Many people use water-wise principles to save water but fail to maintain their irrigation system and end up using more water. Improperly maintained irrigation systems can waste 50 percent or more of water. Sprinkler heads can break or become misadjusted. Drip systems can clog, get cut or moved. Plants and turfgrass can grow over irrigation heads and prevent systems from working as originally designed. Winters in Central Oregon can also take their toll on irrigation systems. Proper spring tune-ups and winterization are vital for keeping your irrigation system operating as efficiently as possible.


Pruning is often done to shape and rejuvenate plants, eliminate future problems, and address safety issues (Figure 10). In general, pruning is done in early spring on deciduous trees, ornamental grasses and perennials. Prune conifers in late fall or winter to avoid attracting the sequoia pitch moth (not in flight in the winter) to fresh pruning cuts.


Make sure you mow at the right height for your type of turfgrass; do not overwater or overfertilize your turfgrass area. Turf-type tall fescues, Kentucky bluegrass, perennial ryegrass and fine fescues can all be mowed at a height between 2 and 3 inches.


Winter watering is critical in a high-desert environment, where plant materials tend to dry out through the winter months. Be sure to water your new plantings every six to eight weeks when the ground is warm enough to absorb water. This is particularly important during a dry winter with minimal precipitation.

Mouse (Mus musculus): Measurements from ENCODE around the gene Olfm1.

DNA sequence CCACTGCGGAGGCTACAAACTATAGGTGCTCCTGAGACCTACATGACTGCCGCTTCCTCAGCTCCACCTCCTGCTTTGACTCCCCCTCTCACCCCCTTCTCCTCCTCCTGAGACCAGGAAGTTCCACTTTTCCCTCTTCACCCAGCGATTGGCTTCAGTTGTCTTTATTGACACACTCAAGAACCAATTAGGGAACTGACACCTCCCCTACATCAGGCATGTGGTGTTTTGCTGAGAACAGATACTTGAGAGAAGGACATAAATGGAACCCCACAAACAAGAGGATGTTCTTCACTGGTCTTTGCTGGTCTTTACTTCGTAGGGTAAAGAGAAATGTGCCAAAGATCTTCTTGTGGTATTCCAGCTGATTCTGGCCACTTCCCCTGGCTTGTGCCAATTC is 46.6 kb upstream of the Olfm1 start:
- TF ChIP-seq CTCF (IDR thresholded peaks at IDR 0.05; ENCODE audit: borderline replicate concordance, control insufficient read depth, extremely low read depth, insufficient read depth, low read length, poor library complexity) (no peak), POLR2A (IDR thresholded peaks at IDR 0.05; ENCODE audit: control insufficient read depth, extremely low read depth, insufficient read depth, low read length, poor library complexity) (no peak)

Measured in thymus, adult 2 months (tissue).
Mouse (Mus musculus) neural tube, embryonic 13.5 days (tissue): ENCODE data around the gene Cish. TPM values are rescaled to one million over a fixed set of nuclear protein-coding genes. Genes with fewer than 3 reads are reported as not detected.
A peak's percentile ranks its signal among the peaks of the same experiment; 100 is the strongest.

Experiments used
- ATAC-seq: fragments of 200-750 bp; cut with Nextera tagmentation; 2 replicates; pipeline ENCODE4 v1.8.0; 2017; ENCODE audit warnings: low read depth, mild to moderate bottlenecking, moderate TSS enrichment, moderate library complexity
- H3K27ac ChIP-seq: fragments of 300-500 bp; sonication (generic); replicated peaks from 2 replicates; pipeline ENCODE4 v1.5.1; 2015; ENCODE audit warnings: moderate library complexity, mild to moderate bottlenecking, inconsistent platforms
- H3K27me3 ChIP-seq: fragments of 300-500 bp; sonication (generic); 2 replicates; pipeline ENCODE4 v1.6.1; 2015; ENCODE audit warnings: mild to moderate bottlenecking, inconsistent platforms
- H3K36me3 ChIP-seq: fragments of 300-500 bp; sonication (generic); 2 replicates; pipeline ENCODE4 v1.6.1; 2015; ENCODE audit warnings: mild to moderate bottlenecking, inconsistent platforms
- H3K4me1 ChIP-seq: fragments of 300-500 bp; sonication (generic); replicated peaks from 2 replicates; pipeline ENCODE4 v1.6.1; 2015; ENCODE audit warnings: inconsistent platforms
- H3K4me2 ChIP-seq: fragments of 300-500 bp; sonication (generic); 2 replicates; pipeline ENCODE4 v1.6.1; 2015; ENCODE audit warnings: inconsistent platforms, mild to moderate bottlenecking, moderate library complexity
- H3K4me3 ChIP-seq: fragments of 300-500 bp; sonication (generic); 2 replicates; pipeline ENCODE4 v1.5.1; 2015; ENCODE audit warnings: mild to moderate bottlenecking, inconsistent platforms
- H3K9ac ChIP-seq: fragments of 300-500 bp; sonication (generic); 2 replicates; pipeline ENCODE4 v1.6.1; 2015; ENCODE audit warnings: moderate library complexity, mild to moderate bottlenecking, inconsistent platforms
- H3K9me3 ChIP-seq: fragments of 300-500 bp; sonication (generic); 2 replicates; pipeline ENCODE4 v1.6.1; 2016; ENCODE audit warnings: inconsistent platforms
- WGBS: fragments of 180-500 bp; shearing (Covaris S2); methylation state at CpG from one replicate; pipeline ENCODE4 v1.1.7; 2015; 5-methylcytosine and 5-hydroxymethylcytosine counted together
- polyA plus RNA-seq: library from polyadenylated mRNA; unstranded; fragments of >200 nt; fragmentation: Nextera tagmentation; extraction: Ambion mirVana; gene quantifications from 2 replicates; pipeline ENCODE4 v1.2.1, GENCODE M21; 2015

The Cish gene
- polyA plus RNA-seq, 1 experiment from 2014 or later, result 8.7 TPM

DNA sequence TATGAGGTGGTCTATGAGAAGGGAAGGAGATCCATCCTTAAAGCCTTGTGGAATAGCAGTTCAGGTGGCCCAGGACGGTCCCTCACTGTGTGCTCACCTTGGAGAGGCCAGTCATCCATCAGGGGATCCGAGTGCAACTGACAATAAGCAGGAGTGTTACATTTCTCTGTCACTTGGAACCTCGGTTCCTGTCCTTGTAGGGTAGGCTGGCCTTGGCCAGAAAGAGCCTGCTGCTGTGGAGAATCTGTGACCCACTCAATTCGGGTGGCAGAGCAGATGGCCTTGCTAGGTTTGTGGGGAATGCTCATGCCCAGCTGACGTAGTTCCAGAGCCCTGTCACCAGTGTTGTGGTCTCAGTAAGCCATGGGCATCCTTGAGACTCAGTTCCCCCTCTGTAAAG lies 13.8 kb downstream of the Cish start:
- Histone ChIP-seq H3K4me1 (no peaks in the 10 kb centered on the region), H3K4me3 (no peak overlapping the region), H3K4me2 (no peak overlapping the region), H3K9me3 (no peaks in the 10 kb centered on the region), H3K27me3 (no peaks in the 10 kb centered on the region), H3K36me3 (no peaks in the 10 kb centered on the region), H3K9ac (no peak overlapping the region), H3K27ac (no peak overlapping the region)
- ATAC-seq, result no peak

Eliminate weeds to prevent them from competing with your landscape plants for water and nutrients (Figure 11). Prevent weeds from going to seed.


Trees, shrubs, and perennials can be fertilized once during the growing season in spring or early summer with a slow-release fertilizer. Avoid fertilizing in the late summer or early fall. Turfgrass can be fertilized more often (refer to Turfgrass Maintenance Calendar for Eastern Oregon in Resources). Avoid applying fertilizer or other garden chemicals before a rain or on a windy day. Sweep up and properly dispose of any excess; properly store garden chemicals under roofs. These steps will help protect our natural surface and drinking waters.

Retrofitting your existing landscape

If you already have a developed landscape there are several ways to adapt it to a water-wise garden. You can start by adjusting or upgrading your sprinkler system to a more efficient one. Also, take note of your irrigation schedule and adjust it according to weather conditions. You can continue to add plants that require low amounts of water to your landscape. You can also reduce the turfgrass areas that you do not use, converting them with permeable pavers or planting beds (Figure 12).

Plant lists

This guide was written specifically for Central Oregon (Crook, Deschutes, and Jefferson counties). To the best of our knowledge, the plants listed have not been found to be invasive in Central Oregon.